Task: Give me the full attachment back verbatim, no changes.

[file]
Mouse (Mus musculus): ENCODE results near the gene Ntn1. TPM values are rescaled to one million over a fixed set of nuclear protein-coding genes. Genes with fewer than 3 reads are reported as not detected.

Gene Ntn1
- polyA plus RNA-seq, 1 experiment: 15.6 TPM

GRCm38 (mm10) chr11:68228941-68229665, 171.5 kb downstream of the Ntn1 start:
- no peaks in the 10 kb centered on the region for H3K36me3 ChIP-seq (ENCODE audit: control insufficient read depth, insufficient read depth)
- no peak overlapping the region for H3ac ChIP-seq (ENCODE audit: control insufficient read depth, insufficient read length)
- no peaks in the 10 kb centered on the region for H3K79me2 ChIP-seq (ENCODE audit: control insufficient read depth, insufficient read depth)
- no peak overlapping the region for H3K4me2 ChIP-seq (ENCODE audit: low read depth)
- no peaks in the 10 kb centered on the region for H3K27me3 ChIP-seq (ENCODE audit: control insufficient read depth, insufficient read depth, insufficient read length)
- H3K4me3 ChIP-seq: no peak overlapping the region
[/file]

Mouse (Mus musculus): ENCODE results near the gene Ntn1. TPM values are rescaled to one million over a fixed set of nuclear protein-coding genes. Genes with fewer than 3 reads are reported as not detected.

Gene Ntn1
- polyA plus RNA-seq, 1 experiment: 15.6 TPM

GRCm38 (mm10) chr11:68228941-68229665, 171.5 kb downstream of the Ntn1 start:
- no peaks in the 10 kb centered on the region for H3K36me3 ChIP-seq (ENCODE audit: control insufficient read depth, insufficient read depth)
- no peak overlapping the region for H3ac ChIP-seq (ENCODE audit: control insufficient read depth, insufficient read length)
- no peaks in the 10 kb centered on the region for H3K79me2 ChIP-seq (ENCODE audit: control insufficient read depth, insufficient read depth)
- no peak overlapping the region for H3K4me2 ChIP-seq (ENCODE audit: low read depth)
- no peaks in the 10 kb centered on the region for H3K27me3 ChIP-seq (ENCODE audit: control insufficient read depth, insufficient read depth, insufficient read length)
- H3K4me3 ChIP-seq: no peak overlapping the region